Here’s a word that surely strikes fear into the heart of every musician – audition!
I hate auditioning. I know musicians who refuse to audition – I was almost one of them. Although I’m really glad I didn’t adopt that mindset, I totally get why some people would just not want to put themselves through the most unnatural musical environment imaginable. If you’re anything like me, during an audition you’ll experience every emotion from, “I’m awesome on my instrument, totally got this” through to, “I shouldn’t even be allowed to touch a bass”.
I have auditioned around 10 times over the past 5 or 6 years, and I’ve only ever got 1…and that was the last one I did! Although a 10% success rate isn’t great, I’m a glass-half-full kinda guy and I like to think of it as 9 auditions where I learnt how to become better. So this post is my way of sharing those things I learnt from my ‘failures’ in a hope that it will help people prepare better for auditioning.
It’s not about playing all your licks
I struggled with this one for ages. I like a good lick (lol), I love being expressive when I play and being responsive to vibe and atmosphere. I love music to sound “live” and for a band to be energetic, and I LOVE a good arrangement! On top of that, you want to go into and audition and stand out, right? So if you whip out some badass licks, or some crazy chords or chops, then you will be remembered and will get hired.
Not true. At least not for the auditions I’ve done. One of my first auditions I thought to myself, “I’m going to go in a shred all over this”. The artist was auditioning for a whole band, so we were placed in bands at random and told to play the track. I remember the guys in my band that day, they were sick! It was an amazing group of musicians, but things got out of hand! The drummer did a chop, I felt like I had to match it so I did a chop, the guitarist turned up, the keys player started putting in passing chords. To me, it sounded amazing and was incredibly fun (a rare feeling in an audition), I remember coming away from that audition thinking to myself, “If we don’t all get that gig I don’t know who will”. Plot twist (or not), none of us got the gig! So why not? Aside from being incredibly arrogant, the reason I didn’t get the gig was because, in that room, I thought that the audition was all about me and my superb ability.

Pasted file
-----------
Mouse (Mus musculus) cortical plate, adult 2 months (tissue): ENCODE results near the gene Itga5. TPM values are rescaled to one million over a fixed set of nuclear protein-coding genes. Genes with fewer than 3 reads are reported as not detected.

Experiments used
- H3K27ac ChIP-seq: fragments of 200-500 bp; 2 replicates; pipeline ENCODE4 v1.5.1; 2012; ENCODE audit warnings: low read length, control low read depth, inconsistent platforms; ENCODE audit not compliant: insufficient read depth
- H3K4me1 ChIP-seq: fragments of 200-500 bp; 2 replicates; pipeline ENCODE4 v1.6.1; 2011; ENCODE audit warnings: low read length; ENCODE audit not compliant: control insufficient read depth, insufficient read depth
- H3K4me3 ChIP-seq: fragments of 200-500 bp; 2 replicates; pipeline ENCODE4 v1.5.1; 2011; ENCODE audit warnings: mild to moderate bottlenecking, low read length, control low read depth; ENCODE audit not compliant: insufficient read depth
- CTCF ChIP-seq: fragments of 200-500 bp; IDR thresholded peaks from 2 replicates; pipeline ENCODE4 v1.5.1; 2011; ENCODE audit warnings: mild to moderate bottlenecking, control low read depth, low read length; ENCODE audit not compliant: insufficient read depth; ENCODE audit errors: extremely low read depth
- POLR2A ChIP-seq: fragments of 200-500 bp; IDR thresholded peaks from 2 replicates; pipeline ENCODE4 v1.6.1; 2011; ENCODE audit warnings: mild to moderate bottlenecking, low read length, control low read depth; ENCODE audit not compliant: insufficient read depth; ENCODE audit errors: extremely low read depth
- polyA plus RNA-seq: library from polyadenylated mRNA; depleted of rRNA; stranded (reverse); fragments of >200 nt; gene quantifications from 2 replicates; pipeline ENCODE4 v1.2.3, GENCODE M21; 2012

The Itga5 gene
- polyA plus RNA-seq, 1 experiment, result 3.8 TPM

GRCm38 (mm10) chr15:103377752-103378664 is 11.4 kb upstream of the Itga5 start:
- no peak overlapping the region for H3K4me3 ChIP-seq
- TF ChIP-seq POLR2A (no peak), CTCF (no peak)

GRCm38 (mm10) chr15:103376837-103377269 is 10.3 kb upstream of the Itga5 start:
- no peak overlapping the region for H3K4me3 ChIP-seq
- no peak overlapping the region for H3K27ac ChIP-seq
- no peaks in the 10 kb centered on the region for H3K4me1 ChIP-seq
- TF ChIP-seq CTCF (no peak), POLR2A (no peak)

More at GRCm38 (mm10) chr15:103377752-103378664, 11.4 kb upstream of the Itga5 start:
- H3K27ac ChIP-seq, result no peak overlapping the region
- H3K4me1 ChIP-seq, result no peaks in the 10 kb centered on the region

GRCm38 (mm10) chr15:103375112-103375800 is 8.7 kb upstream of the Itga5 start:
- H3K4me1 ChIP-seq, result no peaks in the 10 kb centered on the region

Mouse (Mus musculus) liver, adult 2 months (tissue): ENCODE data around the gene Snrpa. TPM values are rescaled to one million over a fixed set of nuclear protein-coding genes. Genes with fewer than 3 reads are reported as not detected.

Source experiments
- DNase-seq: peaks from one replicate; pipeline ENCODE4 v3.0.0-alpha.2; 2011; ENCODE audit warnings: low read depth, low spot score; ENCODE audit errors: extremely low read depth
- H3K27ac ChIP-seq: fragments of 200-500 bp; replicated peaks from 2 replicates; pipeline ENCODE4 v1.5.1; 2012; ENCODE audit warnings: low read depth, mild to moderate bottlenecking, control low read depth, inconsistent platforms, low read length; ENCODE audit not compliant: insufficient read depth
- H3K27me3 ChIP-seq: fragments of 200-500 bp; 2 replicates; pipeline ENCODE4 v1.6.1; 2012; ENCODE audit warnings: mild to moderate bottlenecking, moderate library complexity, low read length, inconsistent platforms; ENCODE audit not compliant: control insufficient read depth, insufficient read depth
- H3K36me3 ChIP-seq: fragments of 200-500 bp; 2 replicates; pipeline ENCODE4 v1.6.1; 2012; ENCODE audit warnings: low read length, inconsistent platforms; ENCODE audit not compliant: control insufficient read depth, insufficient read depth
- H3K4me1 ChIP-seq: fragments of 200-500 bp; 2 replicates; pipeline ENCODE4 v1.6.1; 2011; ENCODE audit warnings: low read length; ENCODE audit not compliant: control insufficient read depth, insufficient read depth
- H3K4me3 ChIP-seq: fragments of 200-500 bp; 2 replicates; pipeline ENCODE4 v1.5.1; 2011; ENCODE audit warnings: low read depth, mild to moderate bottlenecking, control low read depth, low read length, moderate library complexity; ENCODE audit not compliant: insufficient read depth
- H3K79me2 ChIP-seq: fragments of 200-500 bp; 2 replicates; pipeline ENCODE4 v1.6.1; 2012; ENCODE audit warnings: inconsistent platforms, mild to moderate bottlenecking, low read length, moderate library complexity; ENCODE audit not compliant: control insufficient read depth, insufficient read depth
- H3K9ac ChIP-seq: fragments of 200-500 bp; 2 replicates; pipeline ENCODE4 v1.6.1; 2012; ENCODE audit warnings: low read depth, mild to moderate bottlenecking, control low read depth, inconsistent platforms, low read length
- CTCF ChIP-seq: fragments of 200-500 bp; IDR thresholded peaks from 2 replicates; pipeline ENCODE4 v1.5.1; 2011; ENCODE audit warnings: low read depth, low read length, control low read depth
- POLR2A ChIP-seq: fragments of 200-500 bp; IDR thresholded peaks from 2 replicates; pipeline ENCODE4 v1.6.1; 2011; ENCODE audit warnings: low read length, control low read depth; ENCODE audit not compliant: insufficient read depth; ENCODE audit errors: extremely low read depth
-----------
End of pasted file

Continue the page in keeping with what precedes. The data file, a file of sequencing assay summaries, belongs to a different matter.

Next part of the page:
Auditioning is not about you – it’s about the artist and their music! Here’s a fact for you, there will always be someone better than you. Cold, right! But seriously, if you want the best bassist in the world, why not get in Anthony Jackson, or Victor Wooten or *insert famous musician name here*. Obviously, I’m talking in extremes to make a point, but the thing is, an audition isn’t a competition to show that you are the best technical musician in the room, it’s about getting the artist excited about hearing their song, and their arrangements and their finely crafted sounds, that they have spent weeks and months and thousands of pounds recording, live. If you want to show off your licks, film it in your bedroom and stick it on youtube – don’t bring them into an audition.
I’m sure this one goes without saying, but I’m going to say it anyway. If you are not fully prepared musically for your audition, then you may as well not show up. Just so we’re clear, when I go into and audition (or rehearsals, or gigs, or studio sessions, or whatever), I know the tracks inside out and backwards, I know when the drum pattern changes or when the guitar part comes in, I know my part on bass and on synth, I could play with a plectrum on a 4 string or 5 string. I know where I could fill if I was asked to open up a bit in the song – I’ll even have arrangement ideas, in case I’m asked. Don’t just learn your part, learn the song!
Make sure your gear is right for the gig too. If the song calls for a 4 string p-bass, don’t rock up with your 6-string ken smith. Get you patches and sounds right, and if you’re going to be using a keyboard that has been brought in, make sure you know your way around it (I go down to a music shop and have a play down there if it’s a board I’ve never used before).
really think it goes without saying, but you can’t over prepare for an audition, and I don’t understand why anyone would just rock up and wing it – it shows that you don’t really care, and it’s cool to care…right!?
An audition isn’t just about your ability. An artist (and moreover, a label and management) wants to see how you look on stage, how you fit in with the look of a band and how you perform. So think about your appearance. What are you going to wear? Get yourself a haircut. Practice standing up and performing the song. I really like the saying, “dress for the job you want”, it stops me getting into the habit of thinking that my ability alone is what will carry me – it’s the way you present yourself both physically and socially that also carries you.
I feel like this point is massively overlooked on so many levels. When you go to an audition, do you know what it’s actually going to be like? If you’ve done a lot, then probably yes – although saying that, almost all of my auditions have been very different.